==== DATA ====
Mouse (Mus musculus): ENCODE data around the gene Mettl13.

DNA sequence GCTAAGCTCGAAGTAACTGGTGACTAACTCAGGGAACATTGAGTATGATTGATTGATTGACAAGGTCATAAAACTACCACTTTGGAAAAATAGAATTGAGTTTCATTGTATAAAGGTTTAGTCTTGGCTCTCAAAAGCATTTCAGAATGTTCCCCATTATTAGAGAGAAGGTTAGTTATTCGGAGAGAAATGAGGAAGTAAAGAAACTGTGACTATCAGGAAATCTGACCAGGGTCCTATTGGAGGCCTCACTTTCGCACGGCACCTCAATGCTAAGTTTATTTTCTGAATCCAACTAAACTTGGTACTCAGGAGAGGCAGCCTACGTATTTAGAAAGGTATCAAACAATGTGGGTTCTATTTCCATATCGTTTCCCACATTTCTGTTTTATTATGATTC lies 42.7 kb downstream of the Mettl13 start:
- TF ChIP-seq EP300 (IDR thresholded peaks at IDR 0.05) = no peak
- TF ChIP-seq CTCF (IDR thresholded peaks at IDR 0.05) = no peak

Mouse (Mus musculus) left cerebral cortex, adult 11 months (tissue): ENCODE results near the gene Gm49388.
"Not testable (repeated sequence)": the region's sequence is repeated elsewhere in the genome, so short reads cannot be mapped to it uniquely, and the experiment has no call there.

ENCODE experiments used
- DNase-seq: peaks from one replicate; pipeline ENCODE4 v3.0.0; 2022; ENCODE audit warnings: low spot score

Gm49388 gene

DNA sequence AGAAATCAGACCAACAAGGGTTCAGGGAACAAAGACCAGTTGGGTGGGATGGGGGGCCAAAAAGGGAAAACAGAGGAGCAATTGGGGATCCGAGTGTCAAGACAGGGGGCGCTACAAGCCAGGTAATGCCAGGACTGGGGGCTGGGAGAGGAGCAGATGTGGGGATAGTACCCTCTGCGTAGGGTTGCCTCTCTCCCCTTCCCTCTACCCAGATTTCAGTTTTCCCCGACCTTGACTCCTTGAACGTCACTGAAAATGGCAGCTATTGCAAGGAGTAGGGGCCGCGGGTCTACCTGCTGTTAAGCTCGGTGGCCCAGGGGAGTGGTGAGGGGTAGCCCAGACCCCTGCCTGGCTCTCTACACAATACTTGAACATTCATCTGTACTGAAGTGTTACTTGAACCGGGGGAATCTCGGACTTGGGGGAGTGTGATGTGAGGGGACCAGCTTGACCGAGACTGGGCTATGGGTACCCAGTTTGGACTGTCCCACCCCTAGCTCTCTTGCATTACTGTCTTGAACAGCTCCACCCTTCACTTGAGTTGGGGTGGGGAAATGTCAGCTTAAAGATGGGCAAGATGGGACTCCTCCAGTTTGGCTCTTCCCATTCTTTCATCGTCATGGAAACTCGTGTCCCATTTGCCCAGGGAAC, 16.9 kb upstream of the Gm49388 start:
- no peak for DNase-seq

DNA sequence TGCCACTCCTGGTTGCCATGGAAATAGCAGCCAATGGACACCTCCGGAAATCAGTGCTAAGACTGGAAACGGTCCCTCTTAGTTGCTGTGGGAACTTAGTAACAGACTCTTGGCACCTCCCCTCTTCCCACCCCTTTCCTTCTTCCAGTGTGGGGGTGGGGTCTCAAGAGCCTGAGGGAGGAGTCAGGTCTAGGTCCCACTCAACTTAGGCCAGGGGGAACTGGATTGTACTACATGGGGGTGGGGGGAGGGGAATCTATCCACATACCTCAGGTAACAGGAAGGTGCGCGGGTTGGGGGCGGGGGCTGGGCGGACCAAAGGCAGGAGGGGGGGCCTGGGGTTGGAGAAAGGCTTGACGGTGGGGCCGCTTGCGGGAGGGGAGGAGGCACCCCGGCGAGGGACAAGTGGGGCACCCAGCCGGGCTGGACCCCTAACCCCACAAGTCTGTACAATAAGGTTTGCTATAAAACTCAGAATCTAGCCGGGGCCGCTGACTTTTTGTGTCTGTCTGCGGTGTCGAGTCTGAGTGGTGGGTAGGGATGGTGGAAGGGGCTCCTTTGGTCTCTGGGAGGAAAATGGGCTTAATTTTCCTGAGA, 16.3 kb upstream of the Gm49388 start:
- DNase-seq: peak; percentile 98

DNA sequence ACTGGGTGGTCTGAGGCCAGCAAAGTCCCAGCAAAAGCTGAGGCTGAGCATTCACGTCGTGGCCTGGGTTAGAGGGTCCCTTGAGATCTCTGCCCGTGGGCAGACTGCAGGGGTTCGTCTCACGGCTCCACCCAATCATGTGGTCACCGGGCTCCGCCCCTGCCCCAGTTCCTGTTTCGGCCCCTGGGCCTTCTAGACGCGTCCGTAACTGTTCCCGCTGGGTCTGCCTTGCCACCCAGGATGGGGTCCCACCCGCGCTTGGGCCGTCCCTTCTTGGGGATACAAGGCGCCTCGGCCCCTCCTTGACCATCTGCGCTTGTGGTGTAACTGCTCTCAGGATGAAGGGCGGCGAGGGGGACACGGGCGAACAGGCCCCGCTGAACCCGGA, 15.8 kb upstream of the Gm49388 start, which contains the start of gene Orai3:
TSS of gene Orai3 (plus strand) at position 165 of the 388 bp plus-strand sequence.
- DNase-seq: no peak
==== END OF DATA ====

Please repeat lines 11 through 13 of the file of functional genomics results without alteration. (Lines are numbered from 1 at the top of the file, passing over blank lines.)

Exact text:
- no peak for DNase-seq

DNA sequence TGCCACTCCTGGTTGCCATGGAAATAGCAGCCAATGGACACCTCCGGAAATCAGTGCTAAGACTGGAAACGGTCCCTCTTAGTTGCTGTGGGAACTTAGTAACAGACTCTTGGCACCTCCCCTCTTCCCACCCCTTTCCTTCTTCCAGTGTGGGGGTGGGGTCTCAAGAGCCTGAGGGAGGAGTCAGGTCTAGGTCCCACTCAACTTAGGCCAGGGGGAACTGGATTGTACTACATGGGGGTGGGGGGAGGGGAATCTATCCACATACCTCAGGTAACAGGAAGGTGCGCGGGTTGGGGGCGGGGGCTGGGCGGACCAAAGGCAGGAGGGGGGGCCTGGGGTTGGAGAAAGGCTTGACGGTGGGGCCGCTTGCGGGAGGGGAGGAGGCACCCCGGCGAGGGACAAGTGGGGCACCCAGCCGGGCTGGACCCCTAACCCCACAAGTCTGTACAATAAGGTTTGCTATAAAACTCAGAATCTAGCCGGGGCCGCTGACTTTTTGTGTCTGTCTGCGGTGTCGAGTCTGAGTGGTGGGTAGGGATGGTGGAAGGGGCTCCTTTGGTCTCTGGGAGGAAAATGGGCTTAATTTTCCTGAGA, 16.3 kb upstream of the Gm49388 start:
- DNase-seq: peak; percentile 98